Logic rules for state change.
Rules for state change
(i)
If x1∨¬x2∨¬x3∨x4∧u1∧u2∧¬u3∧¬u4∧¬u5= True then x1 = True
(ii)
If x1∨x2∨x3∨¬x4∨x5∧u1∧¬u2∧¬u3∧¬u4∧¬u5 = Truethen x2 = True
(iii)
If ¬x1∨x2∨x3∨¬x4∨x5∧u1∧¬u2∧¬u3∧u4∧¬u5 = Truethen x3 = True
(iv)
If x1∨¬x2∨¬x3∨x4∨x5∧u1∧¬u2∧u3∧¬u4∧¬u5 = Truethen x4 = True
These logic rules can be assumed as the following:(19)x1t+1=x1t+x-2t+x-3t+x4t·u1t·u2t·u-3t·u-4t·u-5t,x2t+1=x1t+x2t+x3t+x-4t·u1t·u-2t·u-3t·u-4t·u-5t,x3t+1=x-1t+x2t+x3t+x-4t·u1t·u-2·u-3t·u4t·u-5t,x4t+1=x1t+x-2t+x-3t+x4t·u1t·u-2t·u3t·u-4t·u-5t.There are four current states and five input variables on the right-hand side of (19). We consider that 29=512, SOP for the expression of the logical function (19) into a canonical form. When we calculated the minterms, we used variable x4 as MSB and u1 as LSB. Figure 2 shows the variable minterm format.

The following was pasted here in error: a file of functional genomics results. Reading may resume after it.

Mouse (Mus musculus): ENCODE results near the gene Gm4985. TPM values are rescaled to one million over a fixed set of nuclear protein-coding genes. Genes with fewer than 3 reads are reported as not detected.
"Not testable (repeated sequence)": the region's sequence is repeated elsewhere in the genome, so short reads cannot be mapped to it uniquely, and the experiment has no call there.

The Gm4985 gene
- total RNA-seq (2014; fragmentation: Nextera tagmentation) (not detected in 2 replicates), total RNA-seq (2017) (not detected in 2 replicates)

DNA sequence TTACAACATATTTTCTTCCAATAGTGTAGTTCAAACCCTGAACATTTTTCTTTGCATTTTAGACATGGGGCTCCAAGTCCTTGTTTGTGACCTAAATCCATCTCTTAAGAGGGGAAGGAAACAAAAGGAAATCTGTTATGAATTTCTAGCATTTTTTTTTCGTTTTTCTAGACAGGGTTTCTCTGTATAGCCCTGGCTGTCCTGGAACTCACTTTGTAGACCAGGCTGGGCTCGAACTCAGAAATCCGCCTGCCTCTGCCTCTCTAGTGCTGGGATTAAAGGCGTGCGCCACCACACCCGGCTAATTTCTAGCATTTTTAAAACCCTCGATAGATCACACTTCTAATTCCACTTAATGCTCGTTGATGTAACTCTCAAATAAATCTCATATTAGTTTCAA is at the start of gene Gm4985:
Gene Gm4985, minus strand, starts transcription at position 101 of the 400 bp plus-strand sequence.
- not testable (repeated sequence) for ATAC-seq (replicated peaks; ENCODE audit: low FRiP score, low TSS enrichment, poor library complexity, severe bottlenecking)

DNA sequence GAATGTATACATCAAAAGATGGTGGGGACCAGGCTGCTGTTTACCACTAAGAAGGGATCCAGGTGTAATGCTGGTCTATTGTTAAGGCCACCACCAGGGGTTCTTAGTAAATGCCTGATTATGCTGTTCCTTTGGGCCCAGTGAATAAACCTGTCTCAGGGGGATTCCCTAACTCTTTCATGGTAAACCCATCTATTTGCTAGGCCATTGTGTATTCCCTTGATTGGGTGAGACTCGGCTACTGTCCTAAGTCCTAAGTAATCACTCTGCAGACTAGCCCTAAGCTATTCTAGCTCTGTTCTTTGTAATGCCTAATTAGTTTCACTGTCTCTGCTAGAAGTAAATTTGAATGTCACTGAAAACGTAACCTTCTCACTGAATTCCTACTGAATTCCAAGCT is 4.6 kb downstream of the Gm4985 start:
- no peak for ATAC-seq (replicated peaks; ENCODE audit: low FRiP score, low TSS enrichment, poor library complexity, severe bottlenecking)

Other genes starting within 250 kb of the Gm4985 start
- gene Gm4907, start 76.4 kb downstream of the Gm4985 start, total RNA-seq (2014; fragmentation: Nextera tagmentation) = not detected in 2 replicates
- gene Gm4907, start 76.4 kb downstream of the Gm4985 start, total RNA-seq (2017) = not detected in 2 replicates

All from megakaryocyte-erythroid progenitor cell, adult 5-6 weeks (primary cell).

The format variables that can be used in the minterm calculations.